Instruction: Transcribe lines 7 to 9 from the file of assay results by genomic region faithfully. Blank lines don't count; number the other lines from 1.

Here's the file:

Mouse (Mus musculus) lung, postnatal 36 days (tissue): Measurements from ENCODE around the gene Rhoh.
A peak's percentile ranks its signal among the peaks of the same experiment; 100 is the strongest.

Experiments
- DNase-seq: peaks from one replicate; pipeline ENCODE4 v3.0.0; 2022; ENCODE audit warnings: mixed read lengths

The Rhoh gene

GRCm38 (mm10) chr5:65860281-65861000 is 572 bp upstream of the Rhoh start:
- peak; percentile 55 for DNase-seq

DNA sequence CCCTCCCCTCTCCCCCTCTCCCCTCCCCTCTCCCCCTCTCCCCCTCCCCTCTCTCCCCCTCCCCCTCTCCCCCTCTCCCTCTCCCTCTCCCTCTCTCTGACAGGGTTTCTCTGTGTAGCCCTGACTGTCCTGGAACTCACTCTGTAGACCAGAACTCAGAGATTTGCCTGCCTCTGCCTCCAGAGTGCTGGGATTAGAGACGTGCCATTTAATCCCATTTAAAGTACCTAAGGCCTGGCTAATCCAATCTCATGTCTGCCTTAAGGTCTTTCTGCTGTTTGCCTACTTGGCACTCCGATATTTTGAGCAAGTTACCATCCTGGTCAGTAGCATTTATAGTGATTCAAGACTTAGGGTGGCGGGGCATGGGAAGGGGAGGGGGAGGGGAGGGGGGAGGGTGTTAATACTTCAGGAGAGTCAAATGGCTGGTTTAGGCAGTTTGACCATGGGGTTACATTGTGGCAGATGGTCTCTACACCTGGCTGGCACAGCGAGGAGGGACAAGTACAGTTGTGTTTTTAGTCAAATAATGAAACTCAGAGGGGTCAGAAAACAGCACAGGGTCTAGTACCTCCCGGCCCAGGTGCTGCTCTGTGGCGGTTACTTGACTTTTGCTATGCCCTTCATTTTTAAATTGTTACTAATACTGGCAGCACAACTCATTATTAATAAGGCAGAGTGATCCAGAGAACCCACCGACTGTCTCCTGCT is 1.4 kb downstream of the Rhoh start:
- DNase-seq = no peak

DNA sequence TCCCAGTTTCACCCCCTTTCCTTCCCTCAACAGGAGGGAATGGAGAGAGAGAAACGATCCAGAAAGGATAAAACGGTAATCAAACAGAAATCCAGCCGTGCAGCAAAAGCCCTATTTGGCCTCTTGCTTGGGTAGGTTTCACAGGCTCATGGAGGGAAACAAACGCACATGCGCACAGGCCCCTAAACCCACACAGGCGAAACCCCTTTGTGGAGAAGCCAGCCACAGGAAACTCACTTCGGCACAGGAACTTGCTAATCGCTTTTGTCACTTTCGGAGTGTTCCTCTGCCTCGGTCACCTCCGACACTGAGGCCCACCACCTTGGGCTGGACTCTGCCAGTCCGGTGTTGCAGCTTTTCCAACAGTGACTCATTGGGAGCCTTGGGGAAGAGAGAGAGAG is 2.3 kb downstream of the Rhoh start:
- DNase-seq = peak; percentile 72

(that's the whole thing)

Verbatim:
- peak; percentile 55 for DNase-seq

DNA sequence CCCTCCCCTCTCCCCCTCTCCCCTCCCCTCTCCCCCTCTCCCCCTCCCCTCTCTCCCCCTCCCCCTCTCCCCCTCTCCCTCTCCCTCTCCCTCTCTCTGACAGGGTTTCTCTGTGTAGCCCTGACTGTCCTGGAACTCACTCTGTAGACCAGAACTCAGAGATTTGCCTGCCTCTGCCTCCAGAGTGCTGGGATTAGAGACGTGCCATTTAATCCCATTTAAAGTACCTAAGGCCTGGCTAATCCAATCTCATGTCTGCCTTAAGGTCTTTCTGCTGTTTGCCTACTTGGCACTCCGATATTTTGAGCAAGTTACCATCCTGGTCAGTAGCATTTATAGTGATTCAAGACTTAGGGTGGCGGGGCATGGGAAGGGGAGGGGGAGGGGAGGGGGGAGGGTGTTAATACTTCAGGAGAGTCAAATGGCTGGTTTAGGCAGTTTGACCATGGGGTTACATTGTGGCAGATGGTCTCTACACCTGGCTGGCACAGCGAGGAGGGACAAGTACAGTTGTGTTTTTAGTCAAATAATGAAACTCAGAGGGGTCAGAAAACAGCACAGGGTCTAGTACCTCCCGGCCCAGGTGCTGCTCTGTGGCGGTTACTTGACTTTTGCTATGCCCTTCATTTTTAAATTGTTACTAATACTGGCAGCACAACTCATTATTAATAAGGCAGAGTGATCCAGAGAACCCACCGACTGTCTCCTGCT is 1.4 kb downstream of the Rhoh start:
- DNase-seq = no peak